M. H. Sadd
Mech. Eng. and Appl. Mech. Dept., Univ. of Rhode Island, Kingston, RI 02881
A. J. Silva
Univ. of Rhode Island, Narragansett, RI 02882
G. E. Veyera
Univ. of Rhode Island, Kingston, RI 02881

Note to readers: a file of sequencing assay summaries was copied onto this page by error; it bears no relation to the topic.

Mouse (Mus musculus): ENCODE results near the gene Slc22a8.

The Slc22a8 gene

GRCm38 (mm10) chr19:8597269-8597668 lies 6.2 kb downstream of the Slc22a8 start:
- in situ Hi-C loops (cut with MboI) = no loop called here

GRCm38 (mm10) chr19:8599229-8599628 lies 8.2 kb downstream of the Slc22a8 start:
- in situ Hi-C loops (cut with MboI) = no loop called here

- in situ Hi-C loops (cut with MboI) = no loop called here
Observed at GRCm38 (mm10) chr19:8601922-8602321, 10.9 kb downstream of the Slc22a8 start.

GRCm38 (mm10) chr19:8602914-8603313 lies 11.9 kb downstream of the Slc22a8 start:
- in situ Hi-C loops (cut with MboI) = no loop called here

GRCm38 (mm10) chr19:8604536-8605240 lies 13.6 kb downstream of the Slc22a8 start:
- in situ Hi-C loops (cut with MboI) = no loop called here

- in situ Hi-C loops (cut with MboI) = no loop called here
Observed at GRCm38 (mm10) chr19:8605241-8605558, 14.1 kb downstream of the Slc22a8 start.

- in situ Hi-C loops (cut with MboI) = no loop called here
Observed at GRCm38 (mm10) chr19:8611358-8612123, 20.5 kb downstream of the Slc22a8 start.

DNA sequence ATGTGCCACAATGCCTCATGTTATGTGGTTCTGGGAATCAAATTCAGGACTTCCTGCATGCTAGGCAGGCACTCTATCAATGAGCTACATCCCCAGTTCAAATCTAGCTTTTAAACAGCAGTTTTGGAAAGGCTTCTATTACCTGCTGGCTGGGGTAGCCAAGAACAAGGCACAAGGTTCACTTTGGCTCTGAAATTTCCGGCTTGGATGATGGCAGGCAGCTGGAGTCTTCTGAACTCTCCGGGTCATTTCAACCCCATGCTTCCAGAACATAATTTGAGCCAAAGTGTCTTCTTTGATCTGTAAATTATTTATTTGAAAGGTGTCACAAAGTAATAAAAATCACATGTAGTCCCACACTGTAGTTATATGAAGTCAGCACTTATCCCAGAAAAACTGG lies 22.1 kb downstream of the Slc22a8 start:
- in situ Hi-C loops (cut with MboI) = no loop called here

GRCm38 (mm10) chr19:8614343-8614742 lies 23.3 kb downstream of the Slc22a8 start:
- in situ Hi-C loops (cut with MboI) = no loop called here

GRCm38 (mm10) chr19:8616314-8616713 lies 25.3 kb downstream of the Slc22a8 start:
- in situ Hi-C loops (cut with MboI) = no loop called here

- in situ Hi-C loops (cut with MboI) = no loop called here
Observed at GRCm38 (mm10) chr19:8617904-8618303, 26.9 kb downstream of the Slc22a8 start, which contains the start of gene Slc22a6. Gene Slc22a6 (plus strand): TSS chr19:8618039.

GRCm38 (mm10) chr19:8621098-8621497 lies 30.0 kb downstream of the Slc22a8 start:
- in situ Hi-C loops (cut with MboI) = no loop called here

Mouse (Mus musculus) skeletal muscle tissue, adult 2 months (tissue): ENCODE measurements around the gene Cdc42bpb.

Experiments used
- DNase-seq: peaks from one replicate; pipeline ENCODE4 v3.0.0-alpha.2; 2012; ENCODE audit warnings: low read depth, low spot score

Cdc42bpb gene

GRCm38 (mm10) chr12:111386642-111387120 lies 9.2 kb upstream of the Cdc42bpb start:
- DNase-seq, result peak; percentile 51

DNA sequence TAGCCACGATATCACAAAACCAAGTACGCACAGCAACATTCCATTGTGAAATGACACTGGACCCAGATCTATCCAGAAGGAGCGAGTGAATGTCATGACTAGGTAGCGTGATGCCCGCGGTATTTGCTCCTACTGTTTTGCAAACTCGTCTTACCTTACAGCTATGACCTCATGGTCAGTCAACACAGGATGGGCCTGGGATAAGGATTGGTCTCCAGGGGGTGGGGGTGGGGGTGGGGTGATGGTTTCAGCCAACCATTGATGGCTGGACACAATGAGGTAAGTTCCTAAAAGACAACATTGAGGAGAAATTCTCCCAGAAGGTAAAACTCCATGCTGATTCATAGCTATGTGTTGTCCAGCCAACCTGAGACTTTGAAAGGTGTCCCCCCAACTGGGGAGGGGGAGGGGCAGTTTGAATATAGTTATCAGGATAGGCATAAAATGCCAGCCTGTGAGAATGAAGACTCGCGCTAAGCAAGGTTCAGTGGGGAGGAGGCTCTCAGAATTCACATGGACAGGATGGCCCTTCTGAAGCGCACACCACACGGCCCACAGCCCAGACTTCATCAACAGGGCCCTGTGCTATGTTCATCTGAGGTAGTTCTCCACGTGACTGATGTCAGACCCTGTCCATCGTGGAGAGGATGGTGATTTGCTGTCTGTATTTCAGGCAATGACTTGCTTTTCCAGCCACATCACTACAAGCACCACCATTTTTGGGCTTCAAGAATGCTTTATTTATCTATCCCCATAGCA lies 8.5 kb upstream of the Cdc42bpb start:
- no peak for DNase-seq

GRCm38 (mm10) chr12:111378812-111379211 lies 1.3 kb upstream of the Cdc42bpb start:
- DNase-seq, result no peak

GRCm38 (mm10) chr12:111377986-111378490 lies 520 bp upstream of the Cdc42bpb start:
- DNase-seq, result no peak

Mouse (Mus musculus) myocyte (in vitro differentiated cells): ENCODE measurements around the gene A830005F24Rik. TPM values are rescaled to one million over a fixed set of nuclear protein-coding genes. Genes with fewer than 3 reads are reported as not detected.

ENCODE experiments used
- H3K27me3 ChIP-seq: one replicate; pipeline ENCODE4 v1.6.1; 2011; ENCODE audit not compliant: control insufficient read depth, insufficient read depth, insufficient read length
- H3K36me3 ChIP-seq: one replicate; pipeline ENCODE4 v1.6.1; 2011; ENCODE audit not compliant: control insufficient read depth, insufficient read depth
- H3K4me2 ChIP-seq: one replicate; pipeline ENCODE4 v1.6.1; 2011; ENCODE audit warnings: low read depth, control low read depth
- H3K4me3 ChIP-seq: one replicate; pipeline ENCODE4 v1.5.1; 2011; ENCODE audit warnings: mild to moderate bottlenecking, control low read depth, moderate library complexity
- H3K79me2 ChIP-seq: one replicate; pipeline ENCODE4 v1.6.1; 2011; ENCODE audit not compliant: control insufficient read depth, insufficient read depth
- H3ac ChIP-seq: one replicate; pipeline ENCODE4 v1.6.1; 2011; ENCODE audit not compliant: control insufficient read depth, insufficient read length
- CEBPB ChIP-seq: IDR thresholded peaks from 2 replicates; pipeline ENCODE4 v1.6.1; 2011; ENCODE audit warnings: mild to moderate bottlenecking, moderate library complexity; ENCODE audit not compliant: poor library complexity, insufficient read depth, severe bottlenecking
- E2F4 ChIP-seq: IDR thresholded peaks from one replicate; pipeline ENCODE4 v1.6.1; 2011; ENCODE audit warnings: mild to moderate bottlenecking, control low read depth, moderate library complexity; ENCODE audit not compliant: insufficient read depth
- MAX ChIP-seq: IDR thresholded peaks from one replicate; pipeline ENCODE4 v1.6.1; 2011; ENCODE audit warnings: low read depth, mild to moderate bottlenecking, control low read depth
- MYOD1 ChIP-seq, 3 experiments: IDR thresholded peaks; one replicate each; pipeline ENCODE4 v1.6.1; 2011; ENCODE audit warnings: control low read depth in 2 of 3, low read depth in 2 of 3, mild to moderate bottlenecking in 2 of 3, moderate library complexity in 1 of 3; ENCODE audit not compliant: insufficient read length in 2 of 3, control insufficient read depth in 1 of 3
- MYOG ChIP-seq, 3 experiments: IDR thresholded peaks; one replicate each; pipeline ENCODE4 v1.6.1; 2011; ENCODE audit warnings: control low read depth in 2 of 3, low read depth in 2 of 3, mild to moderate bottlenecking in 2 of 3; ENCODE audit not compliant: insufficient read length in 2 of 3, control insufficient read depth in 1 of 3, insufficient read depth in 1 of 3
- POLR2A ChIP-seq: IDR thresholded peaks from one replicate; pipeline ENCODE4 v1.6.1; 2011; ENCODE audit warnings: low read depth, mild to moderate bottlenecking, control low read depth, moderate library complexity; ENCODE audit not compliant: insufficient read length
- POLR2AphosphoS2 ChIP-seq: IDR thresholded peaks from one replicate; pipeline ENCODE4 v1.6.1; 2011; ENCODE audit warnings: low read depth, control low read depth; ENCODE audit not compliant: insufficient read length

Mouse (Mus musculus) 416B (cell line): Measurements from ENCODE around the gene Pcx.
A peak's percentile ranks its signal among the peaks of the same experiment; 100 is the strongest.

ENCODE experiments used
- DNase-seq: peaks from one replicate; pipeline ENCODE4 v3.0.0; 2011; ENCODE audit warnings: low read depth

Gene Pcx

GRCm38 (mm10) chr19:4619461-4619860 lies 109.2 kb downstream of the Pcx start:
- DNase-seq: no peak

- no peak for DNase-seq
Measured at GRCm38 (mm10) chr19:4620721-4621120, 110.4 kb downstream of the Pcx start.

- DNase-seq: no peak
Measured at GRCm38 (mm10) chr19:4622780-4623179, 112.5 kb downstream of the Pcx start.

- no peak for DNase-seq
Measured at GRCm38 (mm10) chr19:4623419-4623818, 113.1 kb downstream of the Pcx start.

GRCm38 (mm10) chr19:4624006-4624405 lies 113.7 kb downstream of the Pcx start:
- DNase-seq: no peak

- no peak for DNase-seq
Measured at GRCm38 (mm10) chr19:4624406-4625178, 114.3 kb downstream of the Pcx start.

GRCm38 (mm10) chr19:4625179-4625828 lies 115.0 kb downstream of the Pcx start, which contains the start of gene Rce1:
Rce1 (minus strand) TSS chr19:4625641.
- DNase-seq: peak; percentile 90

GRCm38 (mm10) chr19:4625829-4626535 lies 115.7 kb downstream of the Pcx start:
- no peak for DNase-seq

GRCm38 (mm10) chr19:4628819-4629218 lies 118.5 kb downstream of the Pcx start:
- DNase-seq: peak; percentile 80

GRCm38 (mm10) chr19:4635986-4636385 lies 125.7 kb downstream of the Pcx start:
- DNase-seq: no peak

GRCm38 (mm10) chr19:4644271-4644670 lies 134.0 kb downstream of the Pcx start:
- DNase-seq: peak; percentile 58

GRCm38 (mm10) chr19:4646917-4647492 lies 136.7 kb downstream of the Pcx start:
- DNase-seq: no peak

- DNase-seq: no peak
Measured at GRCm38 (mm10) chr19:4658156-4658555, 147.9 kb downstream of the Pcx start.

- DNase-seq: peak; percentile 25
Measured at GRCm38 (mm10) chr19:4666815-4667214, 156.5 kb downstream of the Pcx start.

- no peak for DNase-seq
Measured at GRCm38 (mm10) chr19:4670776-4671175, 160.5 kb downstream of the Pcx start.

Wave propagation in saturated granular sediments is modeled through discrete element simulation. The sediments under study are assumed to be primarily sandy, and are thus modeled as cohesionless granular material saturated with pore fluid. Numerical simulation is based on the discrete element method, a numerical scheme employing a modeling strategy to determine the translational and rotational motion of all particles in model material assemblies. For application to wave propagation, the movements of individual particles are a result of the propagation of disturbances through the media. Contact laws between adjacent particles are constructed using elastohydrodynamic lubrication theory, and these relations determine the contact force as a function of the relative displacement and relative velocity between neighboring particles. Using these new contact laws, wave motion simulations of one- and two-dimensional computer-generated model assemblies have been conducted. Results indicate that the wave speed and amplitude attenuation are functions of the physical microstructure or fabric of the discrete medium. Wave speed is inversely related to the porosity of the solid phase, while attenuation studies indicate that a branch vector distribution correlates with interparticle force transmission. Model development and simulation results will be presented.